Word is former Georgia Congressman and ex-Republican Bob Barr might be closer to announcing a bid for President.
Many Americans might only remember Barr as the sanctimonious Southern impeachment manager of nearly a decade ago. But libertarian conservatives know him to be one of the only Republican members of congress who didn’t acquire amnesia of his federalist principles after 9/11, and was and has been a passionate critic of the Patriot Act, overreaching government authority and excessive security measures spawned by successive Republican majorities and President George W. Bush over the last six years.
While the Republican establishment was dismissing libertarian conservatives in their ranks like illegitimate children, Barr was teaming up with the likes of the American Civil Liberties Union to help scale back the Patriot Act when it was up for renewal. He publicly balked at the Pentagon’s “Total Information Awareness” project and the creation of the Department of Homeland Security. He even reversed his position on the War on Drugs and became a spokesman for the Marijuana Policy Project. Unlike GOP pols who whined on cue at election time about the hubris of the party and the lack of adherence to conservative ideals, Barr went so far as to quit the party in 2006 to become a Libertarian.
For those who want to cast a principle-over-politics vote this fall, a Barr bid would be welcome news. Plus, all those devotees of Ron Paul are just itching to get back out on the trail.
I am reading Kirk’s book on TS Eliot (Eliot and His Age) for a upcoming seminar in Indianapolis, and this fragment caught my eye. In 1936, Eliot wrote that “[t]he believer in just war is in danger of inferring, at the moment when war is seen to be inevitable, that the war is necessarily just.” Eliot is pointing out the temptation to confuse an assessment of facts (war is coming) with belief (the war is just). Of course, that is exactly the temptation for some movement conservatives, for whom the inevitability of the war on “terror” is part of its justness.
Here’s noodle scratcher: Atlanta was the second largest growing metropolitan area between July 2006 and July 2007 as the Atlanta Journal Constitution reports:
Metro Atlanta continues to grow with no end in sight, ranking No. 2 in the nation for total population growth of metropolitan areas in the past year.”The jobs and the lifestyle here are attracting a whole lot of people,” said Sam Williams, president of the Metro Atlanta Chamber of Commerce.
The 28-county area that surrounds Atlanta added 151,063 people last year, according to U.S. Census Bureau data released today.
. . .
“The Atlanta area is viewed as a place of opportunity,” said Mike Alexander, research division chief of the Atlanta Regional Commission. People move here from California, New York and the Midwest for job prospects, promotions or to start their own businesses.
I’m guessing that Atlanta is a wonderful place to live and do business just like it’s boosterish Chamber of Commerce president says, except for one thing–The city of Atlanta is dying of thirst and has been for years:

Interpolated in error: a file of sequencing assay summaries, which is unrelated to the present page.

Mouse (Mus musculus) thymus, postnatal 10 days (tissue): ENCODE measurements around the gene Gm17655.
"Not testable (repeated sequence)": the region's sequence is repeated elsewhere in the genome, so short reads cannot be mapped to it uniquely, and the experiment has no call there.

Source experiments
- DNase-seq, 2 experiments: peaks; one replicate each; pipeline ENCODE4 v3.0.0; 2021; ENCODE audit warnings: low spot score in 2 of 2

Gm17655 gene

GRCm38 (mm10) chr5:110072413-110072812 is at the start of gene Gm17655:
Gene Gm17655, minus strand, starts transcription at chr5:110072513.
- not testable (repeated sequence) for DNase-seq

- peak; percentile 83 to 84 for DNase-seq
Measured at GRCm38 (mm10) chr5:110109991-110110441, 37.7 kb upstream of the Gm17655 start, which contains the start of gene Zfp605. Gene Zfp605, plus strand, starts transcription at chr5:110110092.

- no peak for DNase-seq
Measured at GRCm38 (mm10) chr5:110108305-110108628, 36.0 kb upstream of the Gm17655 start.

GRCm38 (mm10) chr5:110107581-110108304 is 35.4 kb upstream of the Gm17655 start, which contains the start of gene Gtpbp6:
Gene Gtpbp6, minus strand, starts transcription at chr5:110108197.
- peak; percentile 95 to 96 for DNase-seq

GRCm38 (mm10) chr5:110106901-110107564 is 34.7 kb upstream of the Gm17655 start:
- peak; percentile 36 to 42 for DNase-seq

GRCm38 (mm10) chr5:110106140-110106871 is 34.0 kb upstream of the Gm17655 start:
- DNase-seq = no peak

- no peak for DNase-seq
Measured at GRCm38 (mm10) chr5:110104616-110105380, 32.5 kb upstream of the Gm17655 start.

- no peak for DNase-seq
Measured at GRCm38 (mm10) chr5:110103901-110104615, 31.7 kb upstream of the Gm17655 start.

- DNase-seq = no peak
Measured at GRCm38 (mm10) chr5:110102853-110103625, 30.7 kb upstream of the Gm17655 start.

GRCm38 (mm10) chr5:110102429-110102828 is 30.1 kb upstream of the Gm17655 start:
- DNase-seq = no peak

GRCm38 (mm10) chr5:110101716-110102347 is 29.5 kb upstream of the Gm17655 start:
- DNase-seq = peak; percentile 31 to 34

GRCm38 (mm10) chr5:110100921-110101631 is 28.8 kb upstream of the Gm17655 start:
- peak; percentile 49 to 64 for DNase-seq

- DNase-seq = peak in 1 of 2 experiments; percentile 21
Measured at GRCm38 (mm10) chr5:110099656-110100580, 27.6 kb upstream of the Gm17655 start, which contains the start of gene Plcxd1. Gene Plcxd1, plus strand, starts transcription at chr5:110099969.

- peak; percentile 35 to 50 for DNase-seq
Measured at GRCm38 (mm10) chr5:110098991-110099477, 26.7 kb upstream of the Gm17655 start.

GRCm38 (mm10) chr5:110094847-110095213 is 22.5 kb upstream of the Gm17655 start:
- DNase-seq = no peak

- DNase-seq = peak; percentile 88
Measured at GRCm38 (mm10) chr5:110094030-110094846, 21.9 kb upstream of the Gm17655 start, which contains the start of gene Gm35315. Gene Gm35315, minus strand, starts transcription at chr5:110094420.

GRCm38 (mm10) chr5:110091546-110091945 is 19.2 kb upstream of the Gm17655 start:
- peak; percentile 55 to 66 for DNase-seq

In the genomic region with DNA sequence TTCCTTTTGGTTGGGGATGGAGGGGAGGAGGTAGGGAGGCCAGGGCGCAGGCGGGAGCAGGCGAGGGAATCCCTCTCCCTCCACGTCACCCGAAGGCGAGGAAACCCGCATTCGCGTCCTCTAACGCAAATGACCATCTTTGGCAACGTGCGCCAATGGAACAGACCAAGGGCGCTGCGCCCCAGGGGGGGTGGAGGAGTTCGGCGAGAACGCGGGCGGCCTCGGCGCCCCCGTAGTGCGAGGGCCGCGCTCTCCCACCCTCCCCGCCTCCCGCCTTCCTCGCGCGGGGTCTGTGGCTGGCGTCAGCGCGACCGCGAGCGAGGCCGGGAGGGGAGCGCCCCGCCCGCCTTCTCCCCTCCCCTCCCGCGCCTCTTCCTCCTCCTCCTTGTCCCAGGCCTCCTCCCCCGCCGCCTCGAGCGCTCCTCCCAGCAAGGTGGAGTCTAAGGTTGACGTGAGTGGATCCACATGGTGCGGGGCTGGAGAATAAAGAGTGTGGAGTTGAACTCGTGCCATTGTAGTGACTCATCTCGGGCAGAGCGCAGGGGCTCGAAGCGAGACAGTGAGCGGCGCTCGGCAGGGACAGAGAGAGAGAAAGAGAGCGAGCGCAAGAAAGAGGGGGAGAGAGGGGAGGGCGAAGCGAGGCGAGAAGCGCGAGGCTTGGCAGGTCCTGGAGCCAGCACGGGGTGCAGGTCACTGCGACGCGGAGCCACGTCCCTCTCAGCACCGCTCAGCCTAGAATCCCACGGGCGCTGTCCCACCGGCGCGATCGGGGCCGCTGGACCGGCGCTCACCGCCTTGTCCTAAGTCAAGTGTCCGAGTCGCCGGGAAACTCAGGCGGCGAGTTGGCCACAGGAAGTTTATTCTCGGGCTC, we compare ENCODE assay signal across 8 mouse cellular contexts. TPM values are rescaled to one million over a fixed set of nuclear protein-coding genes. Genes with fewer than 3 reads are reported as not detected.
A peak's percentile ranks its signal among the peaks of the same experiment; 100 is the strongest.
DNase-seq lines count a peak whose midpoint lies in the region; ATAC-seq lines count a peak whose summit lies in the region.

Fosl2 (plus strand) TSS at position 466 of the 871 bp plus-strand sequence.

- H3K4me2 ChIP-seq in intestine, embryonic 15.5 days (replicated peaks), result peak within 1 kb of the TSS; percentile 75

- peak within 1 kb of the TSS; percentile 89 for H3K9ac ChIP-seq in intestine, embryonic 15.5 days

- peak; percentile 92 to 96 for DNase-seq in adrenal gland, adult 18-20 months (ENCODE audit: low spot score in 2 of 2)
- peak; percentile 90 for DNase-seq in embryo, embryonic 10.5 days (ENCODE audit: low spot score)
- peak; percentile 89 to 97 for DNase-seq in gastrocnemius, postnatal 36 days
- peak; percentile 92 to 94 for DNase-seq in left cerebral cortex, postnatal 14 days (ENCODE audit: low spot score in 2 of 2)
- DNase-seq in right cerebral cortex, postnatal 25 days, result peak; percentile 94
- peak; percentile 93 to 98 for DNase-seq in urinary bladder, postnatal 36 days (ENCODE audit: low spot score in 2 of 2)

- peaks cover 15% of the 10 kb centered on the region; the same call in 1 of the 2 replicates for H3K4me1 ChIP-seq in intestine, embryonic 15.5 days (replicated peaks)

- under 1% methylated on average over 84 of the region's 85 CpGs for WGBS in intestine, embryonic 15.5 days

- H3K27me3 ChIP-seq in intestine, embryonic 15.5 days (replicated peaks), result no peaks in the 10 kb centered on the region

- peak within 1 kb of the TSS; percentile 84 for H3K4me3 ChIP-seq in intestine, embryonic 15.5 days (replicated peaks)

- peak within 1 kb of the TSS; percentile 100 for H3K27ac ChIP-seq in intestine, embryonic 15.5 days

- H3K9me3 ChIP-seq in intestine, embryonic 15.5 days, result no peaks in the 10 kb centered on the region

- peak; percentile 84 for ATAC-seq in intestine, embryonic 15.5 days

An unprecedented drought stretching across the southeastern United States has forced some of the region’s largest cities to declare water emergencies.
The situation has become so serious that officials in Atlanta, where rainfall totals are more than 16 inches below normal, said they could run out of drinking water in a matter of weeks.
“Without any intervention, we are likely to run out of water in three months,” said Carol Couch, the director of the Environmental Protection Division in Georgia.
The drought has been sucking the city and its water sources dry.
“We have actually classified it as an exceptional drought,” said David Stooksbury, a climatologist at Georgia State. “Basically [it is] the type of drought that we expect to see about once in 100 years.”
It makes me question our collective ability to address serious issues–or even trivial ones–when a catastrophic decline in the most basic element of existence is not reflected in an area’s cost-of-living enough to retard population growth.
Steve Sailer’s report that Obama drives a Chrysler, not a Prius, will certainly help Obama here in the industrial Midwest. Trade has the potential to be a big issue in Ohio, Michigan, and Pennsylvania in the fall, and driving a Chrysler may help Obama (if he is the nominee) recover some of the credibility he lost when his campaign apparently told the Canadians that Obama’s criticism of NAFTA was just for show and not to be taken seriously. Of course, the sort of people who drove Priuses are a core Obama constituency, so maybe the campaign will have to signal to them that the presidential Lincoln will be replaced by a hybrid if Obama wins.
In answer to Scott’s question, Obama took up golf and poker when elected to the Illinois legislature is 1996. His people recently told Golf Digest that his handicap is 16, which is pretty good, although they didn’t give a decimal point for it (e.g., 16.3), which is how you know somebody has an actual handicap rather than is just making up a rough estimate.
When the primaries are over and he’s pivoting toward the center, expect to hear more about how Obama doesn’t drive a Prius, he drives a huge V-8 American-made Chrysler 300.